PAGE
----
Doing laps and hitting jumps off of the Collins and Wildcat lifts, the Sickle proved to be just as at home in the air as it is on the snow. Swing weight was pretty average — not too heavy, but not the lightest thing out there, either. And though my knee hasn’t been 100% all season, I was still easily able to throw any trick I wanted.
Another significant test of the Sickle occurred when the Baldy Chutes opened in early April. I was able to ski Tree Chute, which features a pretty tight choke approaching 50 degrees, a mandatory air, and a high speed run-out. The Sickle performed beautifully. I easily nailed the upper hop turns, had enough confidence in the ski to stomp the air, and charged through four, nice GS turns down into the bowl below.
Simply put, the Sickle has proven to be anything and everything I’ve ever wanted out of a ski. (This might be a good time to mention that the Sickle is the ski that Dylan Crossman used to win the 2010 Kirkwood Freeskiing World Tour event. Dylan can rip; so can the Sickle.)
Ok, enough gushing. You’re probably wondering whether there is anything negative to say about the Sickle. For me, given my height, weight, and how and where I ski, there is very little negative news to report.
The only snow condition the Sickle felt a little overwhelmed by was deep, manky snow on a super warm day at Snowbird. In that snow, the sidecut felt a little too tight and the shovel perhaps a little soft. (This is really nit picking; I’m struggling to come up with weak points of this ski.) I really only felt those sensations during a couple runs, and it was probably aided by the fact that I hadn’t waxed the bases in weeks.
The only other negative I can think of doesn’t really concern the performance of the ski, but rather Rossignol’s measuring methods. The Sickle I tested is listed at 186 cm, but measures just under 183 cm. I never really wished for more ski, even on one of the deepest runs of my life down the newly opened Alta/Snowbird Comma Chute. (I could only see shades of white billowing over my head the entire run.) I only mention these length stats because someone who is over 6’ and pushing 200 lbs. may wish that Rossi made the Sickle in a low-190’s cm length.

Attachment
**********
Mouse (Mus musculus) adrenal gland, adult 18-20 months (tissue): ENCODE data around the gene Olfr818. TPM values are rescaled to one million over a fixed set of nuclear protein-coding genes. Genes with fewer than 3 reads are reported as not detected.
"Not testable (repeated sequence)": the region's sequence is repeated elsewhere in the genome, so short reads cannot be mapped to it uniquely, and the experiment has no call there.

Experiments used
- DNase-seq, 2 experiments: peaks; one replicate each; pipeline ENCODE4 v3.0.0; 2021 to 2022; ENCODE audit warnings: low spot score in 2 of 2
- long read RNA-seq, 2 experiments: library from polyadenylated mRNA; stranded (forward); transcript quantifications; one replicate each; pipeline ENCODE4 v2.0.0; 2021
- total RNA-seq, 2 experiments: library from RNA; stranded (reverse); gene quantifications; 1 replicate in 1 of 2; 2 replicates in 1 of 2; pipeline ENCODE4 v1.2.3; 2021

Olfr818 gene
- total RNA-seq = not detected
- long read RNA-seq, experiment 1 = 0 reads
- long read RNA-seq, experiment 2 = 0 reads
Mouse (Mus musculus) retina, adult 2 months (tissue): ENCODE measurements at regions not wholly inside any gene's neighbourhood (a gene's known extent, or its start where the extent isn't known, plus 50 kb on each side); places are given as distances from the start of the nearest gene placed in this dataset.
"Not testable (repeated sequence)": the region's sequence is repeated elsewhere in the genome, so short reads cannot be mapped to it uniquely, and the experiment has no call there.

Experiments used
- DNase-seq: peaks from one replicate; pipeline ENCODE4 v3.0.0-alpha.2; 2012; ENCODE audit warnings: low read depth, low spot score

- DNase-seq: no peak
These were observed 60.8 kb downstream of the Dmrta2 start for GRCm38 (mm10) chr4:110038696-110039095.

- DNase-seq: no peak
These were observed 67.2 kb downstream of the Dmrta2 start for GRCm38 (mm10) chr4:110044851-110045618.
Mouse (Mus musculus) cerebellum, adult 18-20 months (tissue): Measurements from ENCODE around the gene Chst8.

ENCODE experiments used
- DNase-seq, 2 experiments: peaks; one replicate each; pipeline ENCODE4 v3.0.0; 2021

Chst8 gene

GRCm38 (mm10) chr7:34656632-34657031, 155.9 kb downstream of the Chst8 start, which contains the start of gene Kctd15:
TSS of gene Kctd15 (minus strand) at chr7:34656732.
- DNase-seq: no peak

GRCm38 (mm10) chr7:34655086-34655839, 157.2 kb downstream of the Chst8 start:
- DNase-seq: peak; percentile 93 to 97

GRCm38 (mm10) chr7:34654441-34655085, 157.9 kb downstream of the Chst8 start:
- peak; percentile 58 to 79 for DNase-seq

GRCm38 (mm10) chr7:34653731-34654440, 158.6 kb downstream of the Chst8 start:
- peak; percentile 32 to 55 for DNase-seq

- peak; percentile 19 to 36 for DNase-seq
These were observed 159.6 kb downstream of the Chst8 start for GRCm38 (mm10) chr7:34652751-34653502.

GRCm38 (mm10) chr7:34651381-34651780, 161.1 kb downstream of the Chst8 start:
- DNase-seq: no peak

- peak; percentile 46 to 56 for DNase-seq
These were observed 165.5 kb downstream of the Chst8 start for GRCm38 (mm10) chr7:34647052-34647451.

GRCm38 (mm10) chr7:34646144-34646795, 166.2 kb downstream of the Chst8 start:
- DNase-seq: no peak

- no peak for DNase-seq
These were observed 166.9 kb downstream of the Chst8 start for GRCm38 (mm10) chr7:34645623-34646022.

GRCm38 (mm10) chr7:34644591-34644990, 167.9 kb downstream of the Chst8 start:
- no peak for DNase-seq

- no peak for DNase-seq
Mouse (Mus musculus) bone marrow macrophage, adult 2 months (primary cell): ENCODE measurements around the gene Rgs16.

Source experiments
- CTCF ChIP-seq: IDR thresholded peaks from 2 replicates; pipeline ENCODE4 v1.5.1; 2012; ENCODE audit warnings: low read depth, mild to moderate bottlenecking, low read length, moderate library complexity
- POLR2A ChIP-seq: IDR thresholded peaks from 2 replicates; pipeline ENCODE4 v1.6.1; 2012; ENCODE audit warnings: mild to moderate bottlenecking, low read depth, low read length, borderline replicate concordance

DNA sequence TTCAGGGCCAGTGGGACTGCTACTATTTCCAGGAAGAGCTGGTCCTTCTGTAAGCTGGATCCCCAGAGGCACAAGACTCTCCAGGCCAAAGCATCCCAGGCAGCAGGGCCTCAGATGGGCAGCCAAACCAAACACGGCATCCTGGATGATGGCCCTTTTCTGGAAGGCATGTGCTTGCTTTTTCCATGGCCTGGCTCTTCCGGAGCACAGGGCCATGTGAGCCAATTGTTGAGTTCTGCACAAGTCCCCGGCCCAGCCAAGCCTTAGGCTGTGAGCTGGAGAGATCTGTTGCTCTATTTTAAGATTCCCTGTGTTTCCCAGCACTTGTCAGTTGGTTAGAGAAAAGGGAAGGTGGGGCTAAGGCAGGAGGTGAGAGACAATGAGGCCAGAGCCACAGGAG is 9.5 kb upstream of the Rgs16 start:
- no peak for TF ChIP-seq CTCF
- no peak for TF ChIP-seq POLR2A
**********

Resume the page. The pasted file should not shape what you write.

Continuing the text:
Rossignol Sickle vs. Rossi S7 and Super 7
Now to the big question: how does the Sickle compare to its more famous big brothers, the S7 and Super 7? (Read my full review of the Super 7 / S7 here.)
After spending a great deal of time on both skis, I found the Sickle to outperform both the S7 and the Super 7 in all respects. The Sickle floats better, busts crud better, handles speed better, jumps better, and is nearly as easy to ski.
Unlike the Rossignol S7, the Sickle has a full-length sidecut that translates to more stability at speed and far less deflection in crud. And even though the Sickle has a wider tail than the S7 / Super 7, the fully rockered shape still allows the skier to break the tails free in soft snow and get that soft, easy, smeary feeling that many love about the S7 shape.
If you are a beginner powder skier, you might prefer the softer flex and the shorter turn radius of the S7, but I would recommend the Sickle over the S7 to everyone else. In fact, if you are thinking of picking up the S7s, I would strongly recommend that you demo the Sickle before you buy.
The 110mm-underfoot Sickle may seem like too much plank for some, especially the East Coaster’s out there. For you, Rossi gave the S5 the same “U / Spin Turn Rocker” treatment as the Sickle for 2012. It has been renamed the Scimitar, and is 98 mm underfoot. If it skis anything like the Sickle – and we will let you know as soon as possible – it could very well be the perfect all-around ski for areas that don’t see 400+ inches a year. (You can now read our reviews of the Scimitar.)
If you like skiing every bit of the mountain, including steeps, bowls, trees, groomers, jumps, and cliffs, and you want a ski that will instill confidence on any terrain or snow conditions, then the 2012 Rossignol Sickle is the ski for you.
The Sickle has become my new personal favorite, and the reference ski I’ll use to compare all other skis in the tip and tail rockered, +/- 110mm category.